In 1938, President Franklin D. Roosevelt made a speech to Congress in which he claimed: “the liberty of a democracy is not safe, if its business system does not provide employment and produce and distribute goods in such a way as to sustain an acceptable standard of living.”
Those words rang true then and again today.
The widening gap between high-powered executives and average workers has become unfair and unsustainable. The costs of housing, education, health care, and childcare have climbed in recent years while wages have remained largely stagnant making it harder for the youth of today to become the middle class of tomorrow.
The 15th District of Texas has experienced remarkable growth but South Texas is still one of the most economically disadvantaged areas in the nation. Inequality has been a growing concern for years – one that intensified during the pandemic.
In response to this growing crisis, the Speaker of the House has created the bipartisan House Select Committee on Economic Disparity and Fairness in Growth and appointed individuals from every corner of our great nation to close the widening gap between the haves and the have nots.
America is one of wealthiest countries in the world, but ranks 13th in the quality of our infrastructure because we have neglected to make the investments necessary to accommodate a growing population and prevent economic disruptions and the loss of life during natural disasters. According to the American Society of Civil Engineers, our nation and Texas maintain a near failing grade when it comes to our infrastructure. Recent natural disasters in Texas have highlighted these shortcomings and vulnerabilities in our energy grid and flood mitigation.
There is a clear link between economic growth and a connected and modern infrastructure. This is more than roadways— it’s all aspects of infrastructure including broadband and water scarcity.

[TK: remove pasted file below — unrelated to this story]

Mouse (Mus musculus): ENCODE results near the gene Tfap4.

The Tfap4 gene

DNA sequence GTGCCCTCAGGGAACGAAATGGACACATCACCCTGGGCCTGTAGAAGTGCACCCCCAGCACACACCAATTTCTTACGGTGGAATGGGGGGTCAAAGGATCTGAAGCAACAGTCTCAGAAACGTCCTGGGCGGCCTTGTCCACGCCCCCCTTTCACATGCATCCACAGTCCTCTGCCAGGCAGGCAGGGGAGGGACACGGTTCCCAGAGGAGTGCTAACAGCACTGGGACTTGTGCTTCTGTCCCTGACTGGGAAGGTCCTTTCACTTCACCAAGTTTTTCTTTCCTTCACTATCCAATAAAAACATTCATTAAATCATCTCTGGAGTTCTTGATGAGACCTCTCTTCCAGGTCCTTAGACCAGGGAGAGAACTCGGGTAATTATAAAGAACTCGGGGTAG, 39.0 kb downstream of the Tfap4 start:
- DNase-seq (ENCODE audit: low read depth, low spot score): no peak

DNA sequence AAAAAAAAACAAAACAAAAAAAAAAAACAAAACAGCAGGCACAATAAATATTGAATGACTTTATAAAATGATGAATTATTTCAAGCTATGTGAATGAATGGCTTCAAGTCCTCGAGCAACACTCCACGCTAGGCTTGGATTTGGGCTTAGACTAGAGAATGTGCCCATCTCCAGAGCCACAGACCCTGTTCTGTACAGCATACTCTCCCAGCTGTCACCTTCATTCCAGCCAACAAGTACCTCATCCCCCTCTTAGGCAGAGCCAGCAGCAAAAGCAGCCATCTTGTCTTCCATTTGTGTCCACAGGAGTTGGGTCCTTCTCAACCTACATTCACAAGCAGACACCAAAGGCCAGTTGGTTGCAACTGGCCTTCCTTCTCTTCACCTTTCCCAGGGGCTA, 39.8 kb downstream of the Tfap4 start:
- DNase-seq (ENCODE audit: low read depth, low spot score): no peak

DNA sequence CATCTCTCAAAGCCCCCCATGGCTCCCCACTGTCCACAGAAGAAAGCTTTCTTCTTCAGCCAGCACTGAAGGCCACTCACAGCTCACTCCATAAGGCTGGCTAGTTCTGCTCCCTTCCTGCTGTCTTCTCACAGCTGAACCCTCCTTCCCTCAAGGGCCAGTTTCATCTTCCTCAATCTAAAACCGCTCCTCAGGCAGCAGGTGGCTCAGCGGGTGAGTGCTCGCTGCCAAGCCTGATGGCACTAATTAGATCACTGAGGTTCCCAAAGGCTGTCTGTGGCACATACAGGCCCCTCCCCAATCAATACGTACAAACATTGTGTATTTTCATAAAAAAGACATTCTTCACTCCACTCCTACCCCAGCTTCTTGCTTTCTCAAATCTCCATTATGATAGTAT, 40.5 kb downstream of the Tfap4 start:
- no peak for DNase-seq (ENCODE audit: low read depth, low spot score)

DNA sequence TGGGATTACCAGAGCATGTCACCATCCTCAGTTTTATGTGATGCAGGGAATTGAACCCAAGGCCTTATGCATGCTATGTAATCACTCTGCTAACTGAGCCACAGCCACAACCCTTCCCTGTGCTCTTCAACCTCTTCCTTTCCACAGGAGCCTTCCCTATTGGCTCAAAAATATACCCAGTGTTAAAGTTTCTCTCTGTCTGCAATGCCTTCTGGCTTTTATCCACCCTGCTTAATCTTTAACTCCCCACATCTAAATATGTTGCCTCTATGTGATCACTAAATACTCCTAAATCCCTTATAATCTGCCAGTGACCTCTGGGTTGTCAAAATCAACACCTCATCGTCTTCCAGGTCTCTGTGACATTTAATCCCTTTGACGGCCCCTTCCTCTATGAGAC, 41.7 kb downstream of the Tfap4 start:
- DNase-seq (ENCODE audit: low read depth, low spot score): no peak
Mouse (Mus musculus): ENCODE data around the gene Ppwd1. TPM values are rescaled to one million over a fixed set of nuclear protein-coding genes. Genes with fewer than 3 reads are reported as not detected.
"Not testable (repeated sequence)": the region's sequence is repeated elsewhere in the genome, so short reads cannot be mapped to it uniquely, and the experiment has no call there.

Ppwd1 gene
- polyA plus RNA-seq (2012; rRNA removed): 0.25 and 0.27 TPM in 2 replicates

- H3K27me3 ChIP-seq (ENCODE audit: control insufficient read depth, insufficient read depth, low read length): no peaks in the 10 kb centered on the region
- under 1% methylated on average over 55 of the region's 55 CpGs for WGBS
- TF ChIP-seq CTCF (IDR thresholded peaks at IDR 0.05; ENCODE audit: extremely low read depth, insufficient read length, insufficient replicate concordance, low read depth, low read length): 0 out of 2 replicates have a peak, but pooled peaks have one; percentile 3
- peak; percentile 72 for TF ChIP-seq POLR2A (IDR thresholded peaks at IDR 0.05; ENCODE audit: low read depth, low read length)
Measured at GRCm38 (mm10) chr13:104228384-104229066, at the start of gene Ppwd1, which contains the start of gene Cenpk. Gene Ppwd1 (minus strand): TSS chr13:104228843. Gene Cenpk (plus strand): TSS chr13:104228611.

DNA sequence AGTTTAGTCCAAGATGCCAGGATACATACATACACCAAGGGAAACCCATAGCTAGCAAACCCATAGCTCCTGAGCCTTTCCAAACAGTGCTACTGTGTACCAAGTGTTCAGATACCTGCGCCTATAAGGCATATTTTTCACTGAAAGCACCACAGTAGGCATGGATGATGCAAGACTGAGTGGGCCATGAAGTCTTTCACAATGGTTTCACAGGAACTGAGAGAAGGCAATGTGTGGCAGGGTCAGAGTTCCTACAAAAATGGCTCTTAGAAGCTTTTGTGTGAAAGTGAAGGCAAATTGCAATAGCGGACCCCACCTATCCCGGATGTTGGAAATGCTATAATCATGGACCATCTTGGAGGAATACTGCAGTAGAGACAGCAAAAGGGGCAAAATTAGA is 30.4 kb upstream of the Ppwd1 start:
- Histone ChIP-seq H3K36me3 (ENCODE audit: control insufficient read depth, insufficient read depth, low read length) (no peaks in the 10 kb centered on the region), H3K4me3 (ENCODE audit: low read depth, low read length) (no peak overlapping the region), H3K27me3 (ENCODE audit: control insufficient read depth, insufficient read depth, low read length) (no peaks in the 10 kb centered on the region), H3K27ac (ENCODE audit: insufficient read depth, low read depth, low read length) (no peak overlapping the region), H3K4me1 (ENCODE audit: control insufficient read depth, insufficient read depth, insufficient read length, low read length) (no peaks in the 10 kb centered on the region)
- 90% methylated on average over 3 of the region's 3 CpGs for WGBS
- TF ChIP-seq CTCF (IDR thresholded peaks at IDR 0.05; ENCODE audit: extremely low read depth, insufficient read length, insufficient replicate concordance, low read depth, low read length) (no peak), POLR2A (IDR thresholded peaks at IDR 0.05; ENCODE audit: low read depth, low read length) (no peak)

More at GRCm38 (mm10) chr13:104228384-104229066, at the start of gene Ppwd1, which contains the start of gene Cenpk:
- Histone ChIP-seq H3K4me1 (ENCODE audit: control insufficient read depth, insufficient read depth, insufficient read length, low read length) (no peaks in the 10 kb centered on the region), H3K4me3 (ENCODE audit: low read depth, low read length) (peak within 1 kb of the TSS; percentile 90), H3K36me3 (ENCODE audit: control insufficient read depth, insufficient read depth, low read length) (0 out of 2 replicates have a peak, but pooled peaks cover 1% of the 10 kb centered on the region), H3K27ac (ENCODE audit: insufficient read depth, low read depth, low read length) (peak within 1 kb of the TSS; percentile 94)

As a member of this select committee, I will focus on infrastructure connectivity. The 15th District of Texas is an epicenter for trade, cross-border travel, innovation, and industry. Yet we lack an interstate highway connecting us to the rest of our state and nation.
South Texas is also one of the most digitally disconnected districts in the United States — an issue that was magnified as we transitioned to remote work and schooling during the pandemic. Internet deserts span urban and rural communities and it’s long past time that we bridge the digital divide.
Americans deserve a renewed and focused effort to address the structural inequality and economic hardships. For South Texans that translates into sustained investments in our infrastructure, connectivity, education, and, especially, our workforce. These are the things that will give Americans a fair shot at competing in a 21st Century economy.
We understand the enormity of the task at hand and know that change won’t happen all at once. The challenges we face are not red or blue problems, they are American problems. Everyone in the United States deserves a fair shot at the American Dream and that begins with our most basic infrastructure as a foundation for prosperity.
Editor’s Note: The above guest column was penned by U.s. Rep. Vicente Gonzalez of McAllen, Texas. The column appears in The Rio Grande Guardian with the permission of the author. Gonzalez can be reached by email via: [email protected].
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